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Quote of the Week via www.BelindaWitzenhausen.com ~ January 10th, 2014

ink “This is for all the late-bloomers in the world. Writing is not like dancing or modeling; it’s not something where if you missed it by age 19 – you’re finished. It’s never too late. Your writing will only get better as you get older and wiser. If you write something beautiful and important, and the right person somehow discovers it, they will clear room for you on the bookshelves of the world – at any age. At least try.” ~Elizabeth Gilbert

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20 thoughts on “Quote of the Week via www.BelindaWitzenhausen.com ~ January 10th, 2014”

  1. Thanks for your great extension of my baseball metaphor. You might enjoy looking at the Boomer Bits and Bytes site, which used to be www. geezerguysandgals., which is organized and written by people like us. I think at our age the process, the doing of the writing, is what counts; never mind the outcome.

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  2. This quote is so inspiring, and so true. I honestly do not think my writing would have had the depth and insight if I’d started in my younger years – but then again, who had the time? I was too busy living the life of a working mother, raising kids (including a set of twins), and trying to figure out who I was.
    I think that’s the key to writing to your potential: knowing who you are and believing in what you have to say. Some of us might attain that goal in our twenties or thirties. For me, it didn’t happen until I was in my fifties.

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  3. Hubert Selby Jr started late in life. Although he never finished high school, he was granted an honorary degree by the Cal State Univ. and taught at the Los Angeles campus. he wrote “Last Exit to Brooklyn,” and “Requiem for a Dream.”

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  4. Love the fact that we can be any age to write, so true. I think writing is like dancing on paper and I think writers can be fabulous at any age, young or old. The beauty about writing when we are older and bolder is that we have the experiences to write about. I hope to get my first novella out this year and it would be great to be writing in our 90’s if that’s what we want to do.

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  5. My husband used to encourage me to continue writing (I was at the time raising five children) by reminding me that a writer I admired hadn’t started writing until after he was forty. I have always ‘written’ but not for publication. In June of 2013 my first book was published “And There Was War in Heaven.” I was eighty. I have another ready to go titled “From Faith to Faith” and am working on compiling a book of my poetry titled “Poetry that Shows God’s Nature.” If you want to be a writer, write every day, that is the ingredient you must cultivate.

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    1. Brilliant Marie!!! 🙂 Thank you so much for sharing, I have been trying to convince a few people to start but they are convinced it’s too late for them…I keep telling them that’s nonsense…I will make sure to show them this! Good luck with your new release, keep me posted! 🙂 Wishing you a wonderful week!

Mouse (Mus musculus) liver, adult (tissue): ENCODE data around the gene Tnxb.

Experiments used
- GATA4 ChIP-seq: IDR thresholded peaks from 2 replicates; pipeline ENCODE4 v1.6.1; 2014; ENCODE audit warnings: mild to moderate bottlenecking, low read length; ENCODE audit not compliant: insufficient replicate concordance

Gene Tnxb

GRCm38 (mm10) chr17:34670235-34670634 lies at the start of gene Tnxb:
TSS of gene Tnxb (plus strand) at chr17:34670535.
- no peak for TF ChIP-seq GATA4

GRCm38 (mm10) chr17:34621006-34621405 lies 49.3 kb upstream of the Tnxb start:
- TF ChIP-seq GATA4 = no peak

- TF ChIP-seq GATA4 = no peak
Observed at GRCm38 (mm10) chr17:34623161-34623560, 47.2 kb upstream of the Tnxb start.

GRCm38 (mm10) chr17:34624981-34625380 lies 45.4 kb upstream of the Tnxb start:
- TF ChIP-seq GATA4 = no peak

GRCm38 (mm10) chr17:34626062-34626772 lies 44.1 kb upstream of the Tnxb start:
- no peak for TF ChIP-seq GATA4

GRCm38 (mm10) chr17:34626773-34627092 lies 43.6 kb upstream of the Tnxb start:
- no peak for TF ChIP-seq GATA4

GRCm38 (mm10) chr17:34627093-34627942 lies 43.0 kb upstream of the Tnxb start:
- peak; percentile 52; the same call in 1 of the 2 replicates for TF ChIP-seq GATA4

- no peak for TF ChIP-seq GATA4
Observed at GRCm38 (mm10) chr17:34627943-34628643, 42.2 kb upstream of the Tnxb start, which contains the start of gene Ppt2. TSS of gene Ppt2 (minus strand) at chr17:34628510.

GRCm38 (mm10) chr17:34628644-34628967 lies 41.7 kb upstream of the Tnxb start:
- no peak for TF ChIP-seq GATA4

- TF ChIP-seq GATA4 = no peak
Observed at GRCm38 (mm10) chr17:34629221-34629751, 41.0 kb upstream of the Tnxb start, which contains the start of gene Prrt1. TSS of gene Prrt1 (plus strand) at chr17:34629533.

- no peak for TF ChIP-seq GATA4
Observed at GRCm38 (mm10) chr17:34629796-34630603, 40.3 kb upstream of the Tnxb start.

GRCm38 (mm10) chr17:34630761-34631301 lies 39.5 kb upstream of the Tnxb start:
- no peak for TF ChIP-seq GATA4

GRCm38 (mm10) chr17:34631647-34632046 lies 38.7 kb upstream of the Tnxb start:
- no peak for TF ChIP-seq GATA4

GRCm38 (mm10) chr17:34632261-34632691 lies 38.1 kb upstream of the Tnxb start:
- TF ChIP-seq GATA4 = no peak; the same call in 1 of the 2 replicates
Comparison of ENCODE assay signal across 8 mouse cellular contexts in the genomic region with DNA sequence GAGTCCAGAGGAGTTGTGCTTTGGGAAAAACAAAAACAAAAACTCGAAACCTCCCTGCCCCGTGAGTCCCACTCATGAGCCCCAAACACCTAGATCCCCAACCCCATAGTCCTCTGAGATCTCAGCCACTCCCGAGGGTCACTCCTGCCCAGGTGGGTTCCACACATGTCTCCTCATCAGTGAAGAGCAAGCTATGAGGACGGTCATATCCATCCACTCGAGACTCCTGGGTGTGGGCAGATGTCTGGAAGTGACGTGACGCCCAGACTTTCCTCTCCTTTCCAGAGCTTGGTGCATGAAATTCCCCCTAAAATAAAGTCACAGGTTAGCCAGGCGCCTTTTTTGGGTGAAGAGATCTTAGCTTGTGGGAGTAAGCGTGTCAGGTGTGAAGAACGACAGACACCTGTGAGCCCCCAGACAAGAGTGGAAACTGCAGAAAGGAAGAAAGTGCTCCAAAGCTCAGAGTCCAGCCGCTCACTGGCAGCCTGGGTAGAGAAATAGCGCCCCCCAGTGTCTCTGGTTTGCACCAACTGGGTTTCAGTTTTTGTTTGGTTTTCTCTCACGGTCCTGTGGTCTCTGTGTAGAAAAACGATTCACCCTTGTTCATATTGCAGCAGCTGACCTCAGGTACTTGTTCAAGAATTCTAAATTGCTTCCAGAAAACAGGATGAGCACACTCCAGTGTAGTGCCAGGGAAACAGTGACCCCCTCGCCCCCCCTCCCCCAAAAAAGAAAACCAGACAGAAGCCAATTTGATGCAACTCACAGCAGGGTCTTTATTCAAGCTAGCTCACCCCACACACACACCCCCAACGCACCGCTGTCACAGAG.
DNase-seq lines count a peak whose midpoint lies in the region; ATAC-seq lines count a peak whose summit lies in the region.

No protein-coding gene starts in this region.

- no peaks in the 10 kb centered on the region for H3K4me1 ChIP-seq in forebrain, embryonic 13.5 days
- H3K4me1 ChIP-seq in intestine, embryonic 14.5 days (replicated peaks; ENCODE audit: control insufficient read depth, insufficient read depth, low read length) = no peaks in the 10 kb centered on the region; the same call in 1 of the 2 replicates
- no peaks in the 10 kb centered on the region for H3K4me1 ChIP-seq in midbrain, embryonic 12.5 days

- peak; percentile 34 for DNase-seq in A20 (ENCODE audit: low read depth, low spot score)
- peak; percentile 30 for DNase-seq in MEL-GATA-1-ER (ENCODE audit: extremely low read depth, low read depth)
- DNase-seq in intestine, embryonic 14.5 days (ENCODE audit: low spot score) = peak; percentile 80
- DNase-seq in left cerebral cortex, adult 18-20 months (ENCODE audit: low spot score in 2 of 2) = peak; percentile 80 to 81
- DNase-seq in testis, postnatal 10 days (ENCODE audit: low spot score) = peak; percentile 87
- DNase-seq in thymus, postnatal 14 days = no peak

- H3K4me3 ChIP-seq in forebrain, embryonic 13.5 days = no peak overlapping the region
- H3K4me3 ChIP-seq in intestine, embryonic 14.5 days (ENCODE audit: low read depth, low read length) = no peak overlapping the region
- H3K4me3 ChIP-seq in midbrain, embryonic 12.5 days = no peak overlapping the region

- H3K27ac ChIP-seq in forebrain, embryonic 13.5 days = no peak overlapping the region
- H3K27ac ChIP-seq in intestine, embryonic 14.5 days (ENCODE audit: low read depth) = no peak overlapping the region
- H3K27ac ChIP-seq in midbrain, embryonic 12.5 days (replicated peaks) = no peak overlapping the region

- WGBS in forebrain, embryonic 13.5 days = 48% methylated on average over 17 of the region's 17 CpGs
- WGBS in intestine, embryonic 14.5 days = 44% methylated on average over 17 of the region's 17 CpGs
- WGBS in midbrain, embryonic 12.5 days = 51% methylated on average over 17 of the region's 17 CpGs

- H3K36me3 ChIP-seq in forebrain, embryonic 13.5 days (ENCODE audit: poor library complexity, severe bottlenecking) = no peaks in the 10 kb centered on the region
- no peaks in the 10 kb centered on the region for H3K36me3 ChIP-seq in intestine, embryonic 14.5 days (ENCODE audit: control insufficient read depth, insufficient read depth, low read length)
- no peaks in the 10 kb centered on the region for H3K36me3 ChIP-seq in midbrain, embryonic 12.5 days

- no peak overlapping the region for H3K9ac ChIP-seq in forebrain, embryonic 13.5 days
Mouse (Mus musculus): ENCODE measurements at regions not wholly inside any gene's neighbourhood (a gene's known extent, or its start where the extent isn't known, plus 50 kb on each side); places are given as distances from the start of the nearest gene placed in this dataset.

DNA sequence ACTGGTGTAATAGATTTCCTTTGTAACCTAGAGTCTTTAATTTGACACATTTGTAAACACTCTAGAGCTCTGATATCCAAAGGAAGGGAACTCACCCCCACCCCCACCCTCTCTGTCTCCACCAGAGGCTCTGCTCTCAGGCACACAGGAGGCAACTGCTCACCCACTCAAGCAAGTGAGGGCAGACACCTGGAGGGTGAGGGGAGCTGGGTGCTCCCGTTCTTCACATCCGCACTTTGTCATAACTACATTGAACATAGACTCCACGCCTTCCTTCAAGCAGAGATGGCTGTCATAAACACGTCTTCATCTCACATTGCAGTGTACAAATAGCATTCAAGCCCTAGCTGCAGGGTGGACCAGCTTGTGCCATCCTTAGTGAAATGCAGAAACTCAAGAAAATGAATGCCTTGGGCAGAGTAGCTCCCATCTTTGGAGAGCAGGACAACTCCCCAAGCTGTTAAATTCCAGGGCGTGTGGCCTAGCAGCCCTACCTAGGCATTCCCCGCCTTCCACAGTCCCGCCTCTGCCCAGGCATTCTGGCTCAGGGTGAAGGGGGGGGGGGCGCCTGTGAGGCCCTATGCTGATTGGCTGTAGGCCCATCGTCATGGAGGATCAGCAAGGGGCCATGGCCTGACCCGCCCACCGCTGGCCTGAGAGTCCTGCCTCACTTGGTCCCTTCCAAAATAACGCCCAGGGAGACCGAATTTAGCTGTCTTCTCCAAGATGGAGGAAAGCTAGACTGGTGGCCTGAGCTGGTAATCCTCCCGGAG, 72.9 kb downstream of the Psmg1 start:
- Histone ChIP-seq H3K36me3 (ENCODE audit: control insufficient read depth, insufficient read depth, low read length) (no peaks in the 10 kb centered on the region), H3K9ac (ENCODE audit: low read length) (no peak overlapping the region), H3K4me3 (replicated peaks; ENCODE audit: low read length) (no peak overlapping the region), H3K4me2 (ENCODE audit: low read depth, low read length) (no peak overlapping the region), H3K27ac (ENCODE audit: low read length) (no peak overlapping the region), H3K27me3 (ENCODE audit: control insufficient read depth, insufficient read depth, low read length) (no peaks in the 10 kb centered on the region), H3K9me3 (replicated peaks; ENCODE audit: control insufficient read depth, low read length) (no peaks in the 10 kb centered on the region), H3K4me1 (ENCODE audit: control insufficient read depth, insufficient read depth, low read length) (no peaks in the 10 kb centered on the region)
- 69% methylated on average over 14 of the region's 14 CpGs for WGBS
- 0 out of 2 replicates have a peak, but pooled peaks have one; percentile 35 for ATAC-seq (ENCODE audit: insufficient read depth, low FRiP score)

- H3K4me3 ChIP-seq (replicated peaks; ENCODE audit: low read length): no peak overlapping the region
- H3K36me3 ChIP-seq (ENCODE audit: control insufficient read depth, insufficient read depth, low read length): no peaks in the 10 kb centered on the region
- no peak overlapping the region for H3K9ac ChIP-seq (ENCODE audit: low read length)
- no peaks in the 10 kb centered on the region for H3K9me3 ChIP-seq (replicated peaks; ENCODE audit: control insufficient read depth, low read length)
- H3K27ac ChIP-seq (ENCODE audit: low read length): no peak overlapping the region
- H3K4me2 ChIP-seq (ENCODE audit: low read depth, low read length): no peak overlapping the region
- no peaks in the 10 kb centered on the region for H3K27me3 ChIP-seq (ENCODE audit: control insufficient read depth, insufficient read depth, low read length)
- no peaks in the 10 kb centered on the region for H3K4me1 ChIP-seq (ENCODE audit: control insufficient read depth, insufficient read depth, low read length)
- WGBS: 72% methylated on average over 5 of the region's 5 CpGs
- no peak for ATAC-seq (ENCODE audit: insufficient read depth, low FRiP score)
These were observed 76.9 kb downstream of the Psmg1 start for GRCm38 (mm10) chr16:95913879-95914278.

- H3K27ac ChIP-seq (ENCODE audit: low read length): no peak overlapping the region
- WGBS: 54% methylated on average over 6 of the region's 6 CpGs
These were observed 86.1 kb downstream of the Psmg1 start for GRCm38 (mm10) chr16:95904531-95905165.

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    1. My mantra! I didn’t really get serious about my writing career until I turned 50, and realized what it was that would fill the hole in my life. Never give up!

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  6. Reblogged this on johnomason and commented:
    I go by the quote by George Eliot, “It is never too late to be what you might have been.” I agree. You have been sidetracked in you goals for some reason or another, but you still have time to attain them. And what IS “age?” I don’t FEEL “old,” so how DOES “old” feel? There is Never a time clock on your dreams.

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  7. I like this post. I think the same way too. Write and keep on writing. Create anything you like. This is how the brain is. Some people don’t create, because they are afraid of failure. There is no failure in creating art. There is fun. I write for the joy of it.

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  8. I really loved this post. It is true in so many ways. Of late, I have sifting through my writing and more so my ideas. They certainly alter as you get older, wisdom speaking through a blank page…

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  9. The quote hits home with me. I started writing newspaper and newsletter columns at 73 and have just completed my first book. I consider myself a columnist, not an author, as I write mainly baseball articles and my book ‘From Beer To Beards, Boston Baseball’s 2011-2013 Roller Coaster Ride’ is just that. However, I get much pleasure from knowing that my writing is being enjoyed by others. I also have a blog, again about baseball, baseballworldbjt.com, which provides me with a challenge to come up with new ideas constantly. Age does not preclude writing but writing can delay aging.

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  10. Anybody out there still trying for recognition at age 90? I’ve had six books published—one with a university press. Two biographies and four novels. They’re all out there, but not setting the world on fire.

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